Climber, father and house painter Chris Kalous launched the climbing podcast The Enormocast in 2011. In this episode, Alpinist Digital Editor Derek Franz sits down with Kalous, a longtime friend, to rehash memories from the glory days and discuss where he sees himself — and podcasts — going in the future.
4 Mar 2019
Most Popular Podcasts
Rethinking Mountaineering Histories: Amrita Dhar
“We need to acknowledge mountaineering as a profoundly social pursuit…. I strongly resist the idea that there is a kind of objective kind of excellence in mountaineering. The road to mountaineering achievement is not level. We need to understand where someone is starting from if we really want to understand what the road to the summit for them is like.” Literature professor and mountaineering scholar Amrita Dhar grew up in West Bengal. As a child, she vacationed in the Himalayan mountains with her family, and she has since spent a lot of time traveling through and thinking about mountains and the narratives that emerge from them. In this episode, Dhar talks with managing editor Paula Wright about how addressing some of the gaps in mountaineering history might also lead to reconceptualizing the pursuit of mountaineering itself.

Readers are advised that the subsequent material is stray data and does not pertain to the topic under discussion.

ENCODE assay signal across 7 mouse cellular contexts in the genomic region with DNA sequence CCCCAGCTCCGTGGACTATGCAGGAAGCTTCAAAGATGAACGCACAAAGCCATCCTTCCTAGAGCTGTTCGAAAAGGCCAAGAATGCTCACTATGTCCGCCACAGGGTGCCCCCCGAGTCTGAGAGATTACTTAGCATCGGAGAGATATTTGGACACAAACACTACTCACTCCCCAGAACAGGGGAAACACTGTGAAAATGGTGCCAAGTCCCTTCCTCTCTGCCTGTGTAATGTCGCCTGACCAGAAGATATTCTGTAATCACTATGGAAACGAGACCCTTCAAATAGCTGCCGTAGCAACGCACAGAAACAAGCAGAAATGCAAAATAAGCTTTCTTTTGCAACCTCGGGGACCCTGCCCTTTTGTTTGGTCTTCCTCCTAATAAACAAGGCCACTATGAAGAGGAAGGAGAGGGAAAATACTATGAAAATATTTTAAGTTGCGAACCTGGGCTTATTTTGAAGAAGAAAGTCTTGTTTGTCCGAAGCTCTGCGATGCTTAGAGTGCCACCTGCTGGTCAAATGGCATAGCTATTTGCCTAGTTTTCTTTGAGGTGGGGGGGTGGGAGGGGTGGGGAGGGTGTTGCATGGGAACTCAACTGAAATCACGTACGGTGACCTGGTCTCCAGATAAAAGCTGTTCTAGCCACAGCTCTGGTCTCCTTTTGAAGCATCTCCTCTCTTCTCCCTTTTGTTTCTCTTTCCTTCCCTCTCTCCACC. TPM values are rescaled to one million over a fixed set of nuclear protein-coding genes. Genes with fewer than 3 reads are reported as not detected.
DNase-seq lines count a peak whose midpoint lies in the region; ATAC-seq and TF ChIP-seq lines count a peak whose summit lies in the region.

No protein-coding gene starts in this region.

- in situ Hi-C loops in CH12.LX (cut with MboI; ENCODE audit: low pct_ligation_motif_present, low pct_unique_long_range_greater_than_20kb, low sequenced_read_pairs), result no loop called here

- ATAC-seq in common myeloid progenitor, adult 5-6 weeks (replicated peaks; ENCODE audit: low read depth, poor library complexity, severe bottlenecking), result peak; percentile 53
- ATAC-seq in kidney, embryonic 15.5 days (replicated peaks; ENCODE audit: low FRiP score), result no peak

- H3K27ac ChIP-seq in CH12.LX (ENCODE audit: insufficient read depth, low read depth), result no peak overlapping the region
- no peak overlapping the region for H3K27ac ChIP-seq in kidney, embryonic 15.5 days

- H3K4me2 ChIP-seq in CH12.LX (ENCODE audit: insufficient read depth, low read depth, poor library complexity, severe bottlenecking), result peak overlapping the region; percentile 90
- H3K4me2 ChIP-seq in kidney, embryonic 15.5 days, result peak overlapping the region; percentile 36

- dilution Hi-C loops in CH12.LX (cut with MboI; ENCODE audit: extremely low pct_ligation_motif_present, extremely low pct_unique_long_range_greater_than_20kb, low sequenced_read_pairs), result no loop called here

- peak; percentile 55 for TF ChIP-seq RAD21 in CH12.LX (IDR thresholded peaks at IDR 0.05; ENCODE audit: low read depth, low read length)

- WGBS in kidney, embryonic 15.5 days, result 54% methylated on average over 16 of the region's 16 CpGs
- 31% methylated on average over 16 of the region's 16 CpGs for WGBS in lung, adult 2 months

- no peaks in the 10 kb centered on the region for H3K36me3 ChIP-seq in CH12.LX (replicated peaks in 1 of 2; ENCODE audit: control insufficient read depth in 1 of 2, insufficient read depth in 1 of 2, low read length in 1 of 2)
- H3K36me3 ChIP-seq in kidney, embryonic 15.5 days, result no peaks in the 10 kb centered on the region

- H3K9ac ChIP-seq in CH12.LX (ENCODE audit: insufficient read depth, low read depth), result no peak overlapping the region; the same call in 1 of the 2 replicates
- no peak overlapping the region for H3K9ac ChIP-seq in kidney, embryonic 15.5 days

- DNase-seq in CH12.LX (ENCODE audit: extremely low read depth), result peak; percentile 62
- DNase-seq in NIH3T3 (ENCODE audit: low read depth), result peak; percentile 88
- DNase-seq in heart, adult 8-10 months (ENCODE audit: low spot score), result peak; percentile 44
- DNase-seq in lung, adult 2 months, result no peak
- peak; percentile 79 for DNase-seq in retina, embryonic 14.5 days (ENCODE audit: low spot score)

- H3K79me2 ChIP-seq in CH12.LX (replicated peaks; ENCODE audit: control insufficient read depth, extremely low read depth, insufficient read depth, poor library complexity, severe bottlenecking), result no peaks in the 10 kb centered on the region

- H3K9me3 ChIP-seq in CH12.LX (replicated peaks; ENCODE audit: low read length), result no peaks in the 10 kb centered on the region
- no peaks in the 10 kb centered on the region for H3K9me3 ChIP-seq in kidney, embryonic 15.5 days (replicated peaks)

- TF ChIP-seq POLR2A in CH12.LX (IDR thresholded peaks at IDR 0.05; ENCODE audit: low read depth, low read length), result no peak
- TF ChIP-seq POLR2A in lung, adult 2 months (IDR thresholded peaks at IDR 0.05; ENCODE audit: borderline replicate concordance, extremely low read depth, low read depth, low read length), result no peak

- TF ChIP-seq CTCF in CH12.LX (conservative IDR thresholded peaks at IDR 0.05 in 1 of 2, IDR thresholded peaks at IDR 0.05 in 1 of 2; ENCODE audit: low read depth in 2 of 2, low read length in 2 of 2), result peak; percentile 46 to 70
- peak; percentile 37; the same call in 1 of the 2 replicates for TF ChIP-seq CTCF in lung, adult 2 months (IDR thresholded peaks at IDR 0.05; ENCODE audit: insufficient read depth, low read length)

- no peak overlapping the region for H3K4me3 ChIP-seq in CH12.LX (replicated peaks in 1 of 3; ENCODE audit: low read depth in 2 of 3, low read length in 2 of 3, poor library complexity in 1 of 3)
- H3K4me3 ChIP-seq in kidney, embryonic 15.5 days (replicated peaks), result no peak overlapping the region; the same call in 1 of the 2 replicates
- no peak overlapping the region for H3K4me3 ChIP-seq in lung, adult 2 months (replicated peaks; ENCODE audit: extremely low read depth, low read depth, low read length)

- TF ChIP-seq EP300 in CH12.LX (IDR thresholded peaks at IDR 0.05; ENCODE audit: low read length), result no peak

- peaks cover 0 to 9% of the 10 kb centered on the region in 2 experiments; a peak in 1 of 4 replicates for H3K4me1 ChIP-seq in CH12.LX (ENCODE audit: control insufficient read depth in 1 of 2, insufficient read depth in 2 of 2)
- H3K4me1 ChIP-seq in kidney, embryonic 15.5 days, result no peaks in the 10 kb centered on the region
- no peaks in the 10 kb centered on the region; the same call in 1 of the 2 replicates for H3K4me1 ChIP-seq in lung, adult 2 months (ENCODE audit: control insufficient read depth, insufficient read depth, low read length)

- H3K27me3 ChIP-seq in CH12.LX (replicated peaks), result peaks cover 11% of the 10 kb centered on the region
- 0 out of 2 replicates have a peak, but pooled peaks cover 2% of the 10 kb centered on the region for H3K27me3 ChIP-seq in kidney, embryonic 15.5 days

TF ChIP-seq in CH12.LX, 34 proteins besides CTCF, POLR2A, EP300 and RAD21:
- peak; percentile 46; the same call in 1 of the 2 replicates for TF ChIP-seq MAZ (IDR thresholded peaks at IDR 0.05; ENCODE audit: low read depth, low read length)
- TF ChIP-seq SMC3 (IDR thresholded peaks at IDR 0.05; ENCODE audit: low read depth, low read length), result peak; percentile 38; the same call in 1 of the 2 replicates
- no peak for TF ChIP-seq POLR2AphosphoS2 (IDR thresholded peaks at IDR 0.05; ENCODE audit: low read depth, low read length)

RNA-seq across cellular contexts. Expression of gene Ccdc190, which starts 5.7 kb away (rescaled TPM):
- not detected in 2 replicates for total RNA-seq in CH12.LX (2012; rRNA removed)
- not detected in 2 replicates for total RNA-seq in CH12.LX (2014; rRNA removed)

21 Nov 2019
The Calling: Barry Blanchard
In 1969, at the age of nine, Barry Blanchard sat on a Greyhound bus as a young woman read to him from the pages of the mountaineering classic, The White Spider. Five decades later, alpinist and mountain guide Barry Blanchard recalls how the call of the mountains transformed his life.
1 Mar 2019
The Climbers: Jim Herrington and Fred Beckey